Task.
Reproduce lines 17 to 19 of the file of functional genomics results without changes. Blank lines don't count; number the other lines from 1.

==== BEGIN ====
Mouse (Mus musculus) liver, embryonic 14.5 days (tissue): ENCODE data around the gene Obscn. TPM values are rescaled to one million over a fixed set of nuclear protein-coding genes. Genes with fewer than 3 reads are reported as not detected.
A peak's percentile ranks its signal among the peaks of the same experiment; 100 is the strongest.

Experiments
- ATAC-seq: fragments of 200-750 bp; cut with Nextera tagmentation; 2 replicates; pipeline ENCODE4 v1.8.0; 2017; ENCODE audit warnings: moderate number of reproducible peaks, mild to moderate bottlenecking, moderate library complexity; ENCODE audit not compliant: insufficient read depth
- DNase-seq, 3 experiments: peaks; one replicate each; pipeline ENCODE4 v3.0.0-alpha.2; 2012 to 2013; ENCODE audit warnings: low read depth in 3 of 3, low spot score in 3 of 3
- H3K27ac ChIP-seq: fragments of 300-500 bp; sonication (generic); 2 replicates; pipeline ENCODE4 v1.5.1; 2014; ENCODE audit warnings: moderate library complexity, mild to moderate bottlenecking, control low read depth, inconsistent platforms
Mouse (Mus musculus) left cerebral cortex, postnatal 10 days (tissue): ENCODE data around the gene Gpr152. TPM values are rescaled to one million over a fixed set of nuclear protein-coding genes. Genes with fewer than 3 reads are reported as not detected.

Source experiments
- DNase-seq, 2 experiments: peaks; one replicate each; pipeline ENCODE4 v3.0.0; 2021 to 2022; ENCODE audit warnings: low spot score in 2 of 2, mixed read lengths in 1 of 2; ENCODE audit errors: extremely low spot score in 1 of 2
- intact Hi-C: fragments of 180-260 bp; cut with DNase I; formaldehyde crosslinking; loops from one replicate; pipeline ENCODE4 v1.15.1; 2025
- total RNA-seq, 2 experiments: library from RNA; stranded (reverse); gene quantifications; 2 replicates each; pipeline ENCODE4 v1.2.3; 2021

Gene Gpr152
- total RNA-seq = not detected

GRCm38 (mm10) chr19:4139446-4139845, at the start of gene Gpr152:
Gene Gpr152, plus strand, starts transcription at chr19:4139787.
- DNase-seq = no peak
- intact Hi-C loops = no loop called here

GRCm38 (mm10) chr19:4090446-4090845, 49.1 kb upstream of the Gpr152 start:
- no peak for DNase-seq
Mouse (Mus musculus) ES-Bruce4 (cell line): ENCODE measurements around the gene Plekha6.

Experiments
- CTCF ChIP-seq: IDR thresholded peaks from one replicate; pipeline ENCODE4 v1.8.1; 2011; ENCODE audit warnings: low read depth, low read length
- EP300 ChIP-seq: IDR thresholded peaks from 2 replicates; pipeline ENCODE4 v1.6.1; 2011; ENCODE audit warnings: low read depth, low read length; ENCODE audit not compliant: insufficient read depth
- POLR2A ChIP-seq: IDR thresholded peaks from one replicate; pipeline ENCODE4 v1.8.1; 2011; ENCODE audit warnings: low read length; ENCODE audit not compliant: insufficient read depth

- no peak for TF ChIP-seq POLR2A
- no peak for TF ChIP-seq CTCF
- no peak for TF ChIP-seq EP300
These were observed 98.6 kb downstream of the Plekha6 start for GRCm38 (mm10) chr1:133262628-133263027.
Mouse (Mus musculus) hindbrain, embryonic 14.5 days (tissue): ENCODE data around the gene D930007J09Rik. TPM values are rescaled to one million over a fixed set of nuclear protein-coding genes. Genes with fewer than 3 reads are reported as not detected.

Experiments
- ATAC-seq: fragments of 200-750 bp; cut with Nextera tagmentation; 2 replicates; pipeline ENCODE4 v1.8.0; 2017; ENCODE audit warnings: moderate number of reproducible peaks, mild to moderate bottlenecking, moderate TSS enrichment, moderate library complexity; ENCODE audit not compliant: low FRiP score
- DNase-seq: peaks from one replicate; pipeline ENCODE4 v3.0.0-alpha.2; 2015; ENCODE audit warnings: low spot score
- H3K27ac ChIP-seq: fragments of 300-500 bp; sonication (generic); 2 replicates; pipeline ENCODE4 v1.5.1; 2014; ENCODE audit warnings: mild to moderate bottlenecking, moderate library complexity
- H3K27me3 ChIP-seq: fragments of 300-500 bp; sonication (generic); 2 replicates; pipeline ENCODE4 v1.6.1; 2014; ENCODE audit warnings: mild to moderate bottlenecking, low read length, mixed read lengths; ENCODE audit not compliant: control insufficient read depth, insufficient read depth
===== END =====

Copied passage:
- intact Hi-C loops = no loop called here

GRCm38 (mm10) chr19:4090446-4090845, 49.1 kb upstream of the Gpr152 start:
- no peak for DNase-seq